The first years of graduate school are filled with class assignments and seminar discussions as well as concentrated individual work on the Master's paper and exams. When students begin their dissertations, however, their world changes dramatically. They often work alone, conducting library research or fieldwork, and then meet individually with faculty advisers. In many universities, they have no regular forum to meet other students and faculty, and no place to talk about their discoveries and try out their ideas. Yet discussion and constructive criticism can be extremely valuable at this stage. Equally important, these advanced graduate students are well equipped to offer sophisticated comments and advice to others.

To meet these special student needs and to take full advantage of graduate student capabilities, the political science department has designed several workshops for advanced graduate students. Within the department, there are workshops in American politics, comparative politics, East Asia, organizations and state building, political theory, Middle East politics, security studies, and international relations. In addition, there are literally dozens of interdisciplinary workshops throughout the University—from law and economics to Judaic studies—all of them open to political science students. There are also several centers with strong ties to the department. Together, they produce an active intellectual environment for advanced graduate students.

The Program on International Politics, Economics, and Security (PIPES) is a particularly active group with strong ties to the department. Directed by Charles Lipson, PIPES meets weekly to discuss research issues in international politics. Visiting scholars present work-in-progress, as do faculty from around the University. Graduate students are central to PIPES: they present their own work, conduct study groups, and serve as discussants at most faculty presentations. The students, among the best in the social sciences, represent a broad array of research interests, from international monetary affairs to international environmental institutions, from the renegotiation of treaties to nuclear proliferation.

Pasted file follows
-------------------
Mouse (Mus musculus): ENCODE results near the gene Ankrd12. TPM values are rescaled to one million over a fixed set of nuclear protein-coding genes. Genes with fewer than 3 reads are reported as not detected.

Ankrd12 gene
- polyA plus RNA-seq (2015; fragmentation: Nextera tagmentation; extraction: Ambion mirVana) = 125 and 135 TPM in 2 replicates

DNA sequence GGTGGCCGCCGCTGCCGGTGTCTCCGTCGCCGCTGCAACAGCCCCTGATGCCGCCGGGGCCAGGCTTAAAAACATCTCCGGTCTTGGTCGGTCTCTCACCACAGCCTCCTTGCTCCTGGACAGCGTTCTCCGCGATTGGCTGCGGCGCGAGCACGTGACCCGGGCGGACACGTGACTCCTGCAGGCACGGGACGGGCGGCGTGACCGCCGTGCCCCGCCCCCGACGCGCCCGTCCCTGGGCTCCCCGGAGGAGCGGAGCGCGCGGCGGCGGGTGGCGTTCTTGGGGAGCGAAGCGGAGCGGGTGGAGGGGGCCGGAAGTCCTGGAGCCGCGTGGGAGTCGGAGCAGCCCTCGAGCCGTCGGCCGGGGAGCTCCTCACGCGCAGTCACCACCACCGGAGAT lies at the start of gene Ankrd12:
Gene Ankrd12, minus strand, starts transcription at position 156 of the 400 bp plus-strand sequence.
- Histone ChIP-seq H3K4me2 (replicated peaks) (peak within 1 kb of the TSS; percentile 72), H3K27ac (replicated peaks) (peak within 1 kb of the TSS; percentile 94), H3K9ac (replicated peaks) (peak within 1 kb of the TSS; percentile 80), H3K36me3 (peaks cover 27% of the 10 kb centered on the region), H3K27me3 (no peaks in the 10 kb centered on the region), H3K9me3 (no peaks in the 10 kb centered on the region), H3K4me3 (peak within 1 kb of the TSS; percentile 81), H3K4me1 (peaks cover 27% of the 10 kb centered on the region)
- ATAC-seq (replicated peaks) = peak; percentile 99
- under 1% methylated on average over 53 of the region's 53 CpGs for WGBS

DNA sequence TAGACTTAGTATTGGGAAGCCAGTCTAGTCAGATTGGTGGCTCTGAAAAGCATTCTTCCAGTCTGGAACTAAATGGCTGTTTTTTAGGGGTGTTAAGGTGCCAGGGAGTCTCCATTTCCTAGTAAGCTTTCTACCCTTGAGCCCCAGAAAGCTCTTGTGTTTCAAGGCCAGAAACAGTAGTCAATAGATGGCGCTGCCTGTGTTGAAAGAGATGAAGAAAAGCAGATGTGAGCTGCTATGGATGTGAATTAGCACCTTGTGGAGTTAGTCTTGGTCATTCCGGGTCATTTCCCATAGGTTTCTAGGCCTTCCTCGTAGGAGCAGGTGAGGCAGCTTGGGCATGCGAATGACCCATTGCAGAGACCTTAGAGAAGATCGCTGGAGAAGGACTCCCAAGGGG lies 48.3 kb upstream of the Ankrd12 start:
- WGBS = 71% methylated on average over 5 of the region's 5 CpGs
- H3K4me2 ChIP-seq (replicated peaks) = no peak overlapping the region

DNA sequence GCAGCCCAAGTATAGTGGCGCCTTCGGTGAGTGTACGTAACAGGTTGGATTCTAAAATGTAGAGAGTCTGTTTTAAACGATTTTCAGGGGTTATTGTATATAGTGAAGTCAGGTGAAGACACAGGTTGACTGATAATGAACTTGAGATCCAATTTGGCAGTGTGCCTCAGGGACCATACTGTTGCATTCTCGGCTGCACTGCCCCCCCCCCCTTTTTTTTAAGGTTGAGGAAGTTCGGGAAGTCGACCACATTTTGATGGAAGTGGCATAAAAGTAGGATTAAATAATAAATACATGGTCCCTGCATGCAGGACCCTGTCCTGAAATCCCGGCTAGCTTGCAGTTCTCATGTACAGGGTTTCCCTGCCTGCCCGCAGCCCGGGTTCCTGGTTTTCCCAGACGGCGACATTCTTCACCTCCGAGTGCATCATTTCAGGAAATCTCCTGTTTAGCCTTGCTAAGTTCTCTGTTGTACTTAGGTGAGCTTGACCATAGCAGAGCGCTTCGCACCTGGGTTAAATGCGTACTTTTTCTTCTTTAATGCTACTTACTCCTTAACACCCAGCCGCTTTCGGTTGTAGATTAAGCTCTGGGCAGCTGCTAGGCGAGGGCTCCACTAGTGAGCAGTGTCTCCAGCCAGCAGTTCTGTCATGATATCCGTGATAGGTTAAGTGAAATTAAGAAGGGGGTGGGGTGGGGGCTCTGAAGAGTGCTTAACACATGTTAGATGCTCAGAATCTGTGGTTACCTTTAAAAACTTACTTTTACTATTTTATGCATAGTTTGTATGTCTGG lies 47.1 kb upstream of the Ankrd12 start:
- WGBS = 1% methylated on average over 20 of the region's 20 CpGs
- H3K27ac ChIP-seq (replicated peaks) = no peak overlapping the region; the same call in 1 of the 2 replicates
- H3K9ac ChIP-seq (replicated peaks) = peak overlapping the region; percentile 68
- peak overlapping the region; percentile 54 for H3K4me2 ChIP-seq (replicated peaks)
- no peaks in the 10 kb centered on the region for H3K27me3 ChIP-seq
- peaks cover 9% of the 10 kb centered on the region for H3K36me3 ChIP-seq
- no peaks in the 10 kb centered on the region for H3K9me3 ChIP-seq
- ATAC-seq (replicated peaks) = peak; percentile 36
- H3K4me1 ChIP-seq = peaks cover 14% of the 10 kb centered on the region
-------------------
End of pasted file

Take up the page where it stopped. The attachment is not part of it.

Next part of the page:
The Chicago Center for Contemporary Theory (3CT) is an interdisciplinary research center that counts two members of the Department, William Sewell and Lisa Wedeen, among its Faculty Fellows. Proceeding from the sense that contemporary theory is lagging behind historical events, the center's programs—including graduate seminars, workshops, conferences, and symposia—aim to "theorize the present" through sustained comparative, interdisciplinary investigation of disparate local and translocal social and political forms in the context of the rapidly evolving global order.

For students interested in public opinion and survey research, the data files and computer facilities of the National Opinion Research Center (NORC) can be invaluable. Located on campus, NORC is one of the country's leading institutes for survey research, with senior researchers drawn from political science, economics, psychology and sociology. Students and faculty from the department have always played an active role in NORC's research.

These centers, institutes, and workshops are important sites for discussion and debate. But they are not enclosed universes, segregating scholars in small fiefdoms. Quite the contrary. Most students and faculty are involved in several programs and seminars, creating a larger dialogue within the department.

This dialogue is strengthened by close contact among students and faculty. Faculty offices are located near each other in Pick Hall, along with graduate student common rooms and computer facilities. This proximity might seem like a small matter. In fact, it means that students and faculty meet frequently and informally to talk about the full range of political phenomena. The various Centers and Programs reinforce this active discussion. The result is that our advanced graduate students not only master their specialties, they often achieve broad (and fresh) perspectives on the field as a whole.

Taken together, the department's programs have created an active community among advanced graduate students, one engaged in lively debate about current research. Graduate students at Chicago play a vital role in this discourse, and their education reflects its importance. In the end, it is this lively debate and original scholarship that define graduate education at Chicago.